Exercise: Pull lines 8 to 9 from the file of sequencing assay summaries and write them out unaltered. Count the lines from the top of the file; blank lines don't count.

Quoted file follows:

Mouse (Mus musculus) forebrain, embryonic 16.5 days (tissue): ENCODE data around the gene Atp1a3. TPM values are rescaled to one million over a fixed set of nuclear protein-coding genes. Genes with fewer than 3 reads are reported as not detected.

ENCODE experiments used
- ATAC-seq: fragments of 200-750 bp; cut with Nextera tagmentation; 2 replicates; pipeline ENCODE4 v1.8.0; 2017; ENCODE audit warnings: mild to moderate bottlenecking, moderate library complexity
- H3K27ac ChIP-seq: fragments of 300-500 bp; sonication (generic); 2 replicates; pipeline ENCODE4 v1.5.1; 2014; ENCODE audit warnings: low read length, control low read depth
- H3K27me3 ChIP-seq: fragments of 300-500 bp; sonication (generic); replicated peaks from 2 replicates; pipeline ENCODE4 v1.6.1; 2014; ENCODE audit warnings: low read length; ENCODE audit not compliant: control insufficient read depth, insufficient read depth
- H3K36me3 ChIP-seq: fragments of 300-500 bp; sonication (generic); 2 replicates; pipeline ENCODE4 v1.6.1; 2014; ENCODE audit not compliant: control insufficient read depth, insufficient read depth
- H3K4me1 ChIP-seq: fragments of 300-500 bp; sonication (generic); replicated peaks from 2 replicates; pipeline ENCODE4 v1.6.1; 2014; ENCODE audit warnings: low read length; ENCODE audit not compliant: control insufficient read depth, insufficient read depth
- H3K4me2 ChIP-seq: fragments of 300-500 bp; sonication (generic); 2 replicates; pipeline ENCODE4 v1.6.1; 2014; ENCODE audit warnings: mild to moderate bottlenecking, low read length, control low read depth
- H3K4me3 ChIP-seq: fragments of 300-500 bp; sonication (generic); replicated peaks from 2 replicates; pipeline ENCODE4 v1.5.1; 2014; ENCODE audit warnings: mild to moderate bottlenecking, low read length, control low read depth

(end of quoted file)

- H3K4me2 ChIP-seq: fragments of 300-500 bp; sonication (generic); 2 replicates; pipeline ENCODE4 v1.6.1; 2014; ENCODE audit warnings: mild to moderate bottlenecking, low read length, control low read depth
- H3K4me3 ChIP-seq: fragments of 300-500 bp; sonication (generic); replicated peaks from 2 replicates; pipeline ENCODE4 v1.5.1; 2014; ENCODE audit warnings: mild to moderate bottlenecking, low read length, control low read depth